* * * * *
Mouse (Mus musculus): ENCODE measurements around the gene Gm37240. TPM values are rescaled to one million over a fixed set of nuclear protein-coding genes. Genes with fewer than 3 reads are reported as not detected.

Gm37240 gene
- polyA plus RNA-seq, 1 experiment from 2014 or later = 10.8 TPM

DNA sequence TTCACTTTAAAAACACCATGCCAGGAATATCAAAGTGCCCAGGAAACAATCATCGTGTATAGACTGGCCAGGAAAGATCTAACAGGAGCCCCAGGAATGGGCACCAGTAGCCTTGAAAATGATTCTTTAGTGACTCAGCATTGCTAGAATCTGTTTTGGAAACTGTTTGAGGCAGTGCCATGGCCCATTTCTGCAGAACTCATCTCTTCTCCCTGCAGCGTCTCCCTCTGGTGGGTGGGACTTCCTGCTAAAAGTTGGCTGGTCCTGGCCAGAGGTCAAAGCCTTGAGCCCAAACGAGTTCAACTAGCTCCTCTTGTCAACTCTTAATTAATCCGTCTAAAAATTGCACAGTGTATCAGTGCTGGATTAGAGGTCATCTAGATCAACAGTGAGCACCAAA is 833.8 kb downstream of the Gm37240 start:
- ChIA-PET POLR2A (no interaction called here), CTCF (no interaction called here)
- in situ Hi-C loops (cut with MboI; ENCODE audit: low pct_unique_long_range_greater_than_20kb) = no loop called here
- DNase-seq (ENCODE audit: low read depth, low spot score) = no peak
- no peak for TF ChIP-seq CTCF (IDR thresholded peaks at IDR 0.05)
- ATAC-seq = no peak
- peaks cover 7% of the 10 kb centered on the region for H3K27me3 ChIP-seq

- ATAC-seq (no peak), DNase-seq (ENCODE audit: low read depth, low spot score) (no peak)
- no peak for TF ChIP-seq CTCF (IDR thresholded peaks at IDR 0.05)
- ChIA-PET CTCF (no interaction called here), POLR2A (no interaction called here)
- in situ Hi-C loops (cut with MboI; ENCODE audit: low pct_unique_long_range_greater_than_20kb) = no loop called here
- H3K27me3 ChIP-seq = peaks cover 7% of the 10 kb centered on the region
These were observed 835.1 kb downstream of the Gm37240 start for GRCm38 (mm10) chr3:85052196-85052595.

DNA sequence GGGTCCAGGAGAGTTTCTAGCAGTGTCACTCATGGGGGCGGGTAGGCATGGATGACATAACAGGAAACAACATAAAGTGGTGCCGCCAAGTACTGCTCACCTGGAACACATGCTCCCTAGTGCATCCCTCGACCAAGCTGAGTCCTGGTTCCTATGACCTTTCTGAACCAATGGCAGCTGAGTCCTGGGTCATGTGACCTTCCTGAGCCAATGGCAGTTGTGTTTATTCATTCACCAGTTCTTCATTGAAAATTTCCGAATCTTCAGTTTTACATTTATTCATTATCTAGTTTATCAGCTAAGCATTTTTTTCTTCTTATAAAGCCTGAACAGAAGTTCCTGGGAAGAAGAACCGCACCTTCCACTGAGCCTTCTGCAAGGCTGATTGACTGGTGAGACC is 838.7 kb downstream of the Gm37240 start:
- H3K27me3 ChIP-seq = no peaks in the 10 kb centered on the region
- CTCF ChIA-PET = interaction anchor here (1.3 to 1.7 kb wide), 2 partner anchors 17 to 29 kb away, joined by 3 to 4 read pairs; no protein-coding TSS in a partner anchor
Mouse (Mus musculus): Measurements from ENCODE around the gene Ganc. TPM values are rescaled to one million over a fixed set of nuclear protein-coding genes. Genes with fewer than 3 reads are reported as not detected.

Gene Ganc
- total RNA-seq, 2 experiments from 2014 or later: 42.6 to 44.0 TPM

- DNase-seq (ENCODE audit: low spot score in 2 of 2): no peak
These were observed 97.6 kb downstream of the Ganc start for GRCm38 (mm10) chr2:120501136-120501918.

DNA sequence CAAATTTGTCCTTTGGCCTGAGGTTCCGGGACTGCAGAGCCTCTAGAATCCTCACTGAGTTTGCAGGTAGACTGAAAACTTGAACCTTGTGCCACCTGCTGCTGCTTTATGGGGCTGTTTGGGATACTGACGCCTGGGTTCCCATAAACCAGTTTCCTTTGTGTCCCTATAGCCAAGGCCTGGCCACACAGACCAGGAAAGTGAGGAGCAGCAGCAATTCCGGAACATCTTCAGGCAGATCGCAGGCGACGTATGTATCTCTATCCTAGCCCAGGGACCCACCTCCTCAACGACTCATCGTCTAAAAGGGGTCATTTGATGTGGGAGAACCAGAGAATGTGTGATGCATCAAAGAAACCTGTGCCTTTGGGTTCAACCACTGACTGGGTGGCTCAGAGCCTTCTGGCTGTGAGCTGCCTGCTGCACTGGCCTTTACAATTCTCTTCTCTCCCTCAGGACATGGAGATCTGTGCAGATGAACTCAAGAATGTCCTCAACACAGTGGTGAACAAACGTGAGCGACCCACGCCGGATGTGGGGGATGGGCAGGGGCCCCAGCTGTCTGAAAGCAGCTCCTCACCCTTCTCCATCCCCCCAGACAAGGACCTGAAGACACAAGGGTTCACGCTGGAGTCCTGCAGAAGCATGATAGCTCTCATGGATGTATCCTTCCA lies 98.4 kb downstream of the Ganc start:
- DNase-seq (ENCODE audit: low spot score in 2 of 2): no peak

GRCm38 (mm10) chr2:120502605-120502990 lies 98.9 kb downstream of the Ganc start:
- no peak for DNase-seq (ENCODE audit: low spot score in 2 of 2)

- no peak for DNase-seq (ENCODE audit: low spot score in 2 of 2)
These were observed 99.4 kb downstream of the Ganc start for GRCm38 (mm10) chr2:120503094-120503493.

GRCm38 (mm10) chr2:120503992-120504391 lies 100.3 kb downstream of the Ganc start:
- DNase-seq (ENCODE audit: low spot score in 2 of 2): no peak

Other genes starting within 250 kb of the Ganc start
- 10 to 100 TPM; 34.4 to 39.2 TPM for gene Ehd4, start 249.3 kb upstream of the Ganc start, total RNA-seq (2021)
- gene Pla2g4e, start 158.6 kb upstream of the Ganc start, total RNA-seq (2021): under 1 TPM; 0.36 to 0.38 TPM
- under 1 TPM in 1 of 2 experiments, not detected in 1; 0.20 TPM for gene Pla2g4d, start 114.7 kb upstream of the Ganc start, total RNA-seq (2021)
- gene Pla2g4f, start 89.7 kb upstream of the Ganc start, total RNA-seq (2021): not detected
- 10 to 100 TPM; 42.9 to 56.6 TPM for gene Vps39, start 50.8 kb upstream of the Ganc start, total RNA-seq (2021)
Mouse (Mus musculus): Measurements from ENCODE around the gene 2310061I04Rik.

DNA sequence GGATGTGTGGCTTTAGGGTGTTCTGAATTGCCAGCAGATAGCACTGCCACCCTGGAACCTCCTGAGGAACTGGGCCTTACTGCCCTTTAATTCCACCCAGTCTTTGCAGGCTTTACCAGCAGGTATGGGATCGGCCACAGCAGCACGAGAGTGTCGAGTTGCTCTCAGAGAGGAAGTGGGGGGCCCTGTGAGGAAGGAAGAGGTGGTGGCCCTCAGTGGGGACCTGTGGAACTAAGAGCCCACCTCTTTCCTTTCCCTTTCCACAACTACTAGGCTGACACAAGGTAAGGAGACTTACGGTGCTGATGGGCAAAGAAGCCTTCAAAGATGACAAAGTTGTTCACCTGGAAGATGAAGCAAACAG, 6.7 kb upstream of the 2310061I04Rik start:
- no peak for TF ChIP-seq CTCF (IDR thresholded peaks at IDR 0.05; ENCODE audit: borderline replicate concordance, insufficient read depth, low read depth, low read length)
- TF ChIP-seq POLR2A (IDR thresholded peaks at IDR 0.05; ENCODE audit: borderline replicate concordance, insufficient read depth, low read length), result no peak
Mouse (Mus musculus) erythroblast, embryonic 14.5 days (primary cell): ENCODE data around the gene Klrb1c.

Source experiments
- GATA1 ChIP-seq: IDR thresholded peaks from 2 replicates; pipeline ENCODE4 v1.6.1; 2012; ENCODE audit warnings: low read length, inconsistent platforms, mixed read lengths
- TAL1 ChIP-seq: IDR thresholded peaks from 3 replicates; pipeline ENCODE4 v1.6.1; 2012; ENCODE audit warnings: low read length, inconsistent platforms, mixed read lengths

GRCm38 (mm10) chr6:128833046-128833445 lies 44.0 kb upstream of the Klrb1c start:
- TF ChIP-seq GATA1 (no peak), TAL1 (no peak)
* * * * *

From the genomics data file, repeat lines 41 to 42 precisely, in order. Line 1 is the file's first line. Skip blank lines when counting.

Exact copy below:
- no peak for TF ChIP-seq CTCF (IDR thresholded peaks at IDR 0.05; ENCODE audit: borderline replicate concordance, insufficient read depth, low read depth, low read length)
- TF ChIP-seq POLR2A (IDR thresholded peaks at IDR 0.05; ENCODE audit: borderline replicate concordance, insufficient read depth, low read length), result no peak